A leading local health policy expert says he thinks "there will be a contract at some point" between insurer Highmark and UPMC -- a statement Thursday that a top UPMC executive quickly shot down.
"Why would our board ever agree to harm ourselves?" asked Diane Holder, president and CEO of UPMC Health Plan.
The exchange -- more friendly disagreement than argument -- came at the Pittsburgh Business Group on Health's annual symposium Downtown after Stephen Foreman, associate professor of economics and health administration at Robert Morris University, made a presentation on health care consolidation.
What is happening in health care both locally and nationally mirrors the consolidation in many other industries in recent decades, Mr. Foreman explained. "We have become an economy dominated by large firms."
Pittsburghers currently have a front-row seat on the health care consolidation trend with Highmark's Allegheny Health Network and UPMC each buying up hospitals and physician practices in anticipation of the UPMC-Highmark in-network contract ending after Dec. 31, 2014.
With the two health giants competing for patients, each with a provider arm and an insurance arm, "there will be price competition in the short run," said Mr. Foreman, but there will also be duplication of services and other inefficiencies.
Money will be spent -- and is already being spent -- to buy more hospitals and physician practices, to launch marketing campaigns, to cover legal fees, and to pay assorted other costs that come with high-stakes competition.
"Highmark and UPMC will both be dipping into their reserves," he predicted, and eventually "they will learn to cooperate. If UPMC and Highmark can't do it, there will be heavy pressure politically to make some kind of cooperation happen."
UPMC has insisted there will be no contract extension in 2015 now that Highmark is building its own network of hospitals, citing Highmark filings with the state that it would need to draw 41,000 patient admissions away from UPMC and other community hospitals in order to be profitable.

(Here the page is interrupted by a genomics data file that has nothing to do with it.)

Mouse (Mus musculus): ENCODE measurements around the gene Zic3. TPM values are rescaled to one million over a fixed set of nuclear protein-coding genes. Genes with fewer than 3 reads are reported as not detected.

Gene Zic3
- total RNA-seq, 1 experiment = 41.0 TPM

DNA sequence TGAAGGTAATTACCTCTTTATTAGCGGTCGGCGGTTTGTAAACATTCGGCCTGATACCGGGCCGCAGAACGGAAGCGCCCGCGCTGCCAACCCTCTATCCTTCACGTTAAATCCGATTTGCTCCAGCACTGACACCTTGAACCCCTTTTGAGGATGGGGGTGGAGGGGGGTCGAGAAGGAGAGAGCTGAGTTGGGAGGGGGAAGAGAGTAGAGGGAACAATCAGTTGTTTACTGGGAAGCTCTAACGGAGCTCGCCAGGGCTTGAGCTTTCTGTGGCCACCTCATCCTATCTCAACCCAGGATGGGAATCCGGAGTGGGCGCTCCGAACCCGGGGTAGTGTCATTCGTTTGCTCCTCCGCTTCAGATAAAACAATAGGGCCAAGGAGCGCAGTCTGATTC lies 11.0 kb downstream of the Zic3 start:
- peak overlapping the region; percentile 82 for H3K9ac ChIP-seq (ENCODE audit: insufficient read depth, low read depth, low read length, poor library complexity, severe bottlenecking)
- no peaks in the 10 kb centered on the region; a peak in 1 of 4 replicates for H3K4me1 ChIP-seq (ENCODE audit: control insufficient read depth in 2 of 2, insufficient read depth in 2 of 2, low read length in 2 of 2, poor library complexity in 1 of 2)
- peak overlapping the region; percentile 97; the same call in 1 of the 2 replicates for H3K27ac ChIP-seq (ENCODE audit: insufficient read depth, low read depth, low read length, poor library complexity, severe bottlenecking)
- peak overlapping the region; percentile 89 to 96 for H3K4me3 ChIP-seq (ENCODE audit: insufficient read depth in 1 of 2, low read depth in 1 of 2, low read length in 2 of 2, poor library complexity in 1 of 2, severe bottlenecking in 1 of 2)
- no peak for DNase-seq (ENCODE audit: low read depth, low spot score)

Ms. Holder said that UPMC welcomes the competition and Highmark's entry into the local provider market, "but they should not expect us to fund it for them."
While UPMC has come under criticism for threatening to block in-network access to its facilities and physicians for Highmark subscribers after 2014, she said, "I think there's a misunderstanding of how problematic it would be if there was a contract extension between Highmark and UPMC."
Not only UPMC but also the communities it serves would be hurt, she added, noting UPMC's role in educating and training health professionals as well as treating patients.
While Highmark says it has maintained a 90 percent renewal rate, Ms. Holder expects employers will want to offer their workers a choice of health plans, including ones that offer in-network access to UPMC.
Highmark, for its part, reiterated Thursday that it "is ready to negotiate an affordable, long-term contract with UPMC," said spokesman Aaron Billger. "The community wants UPMC and Highmark to work together to negotiate a new contract and improve the quality, affordability and accessibility of health care for everyone."
However it turns out, said Mr. Foreman, in the end "we need both of them and we need both of them to do well. They are an integral part of our community."
Steve Twedt: firstname.lastname@example.org or 412-263-1963.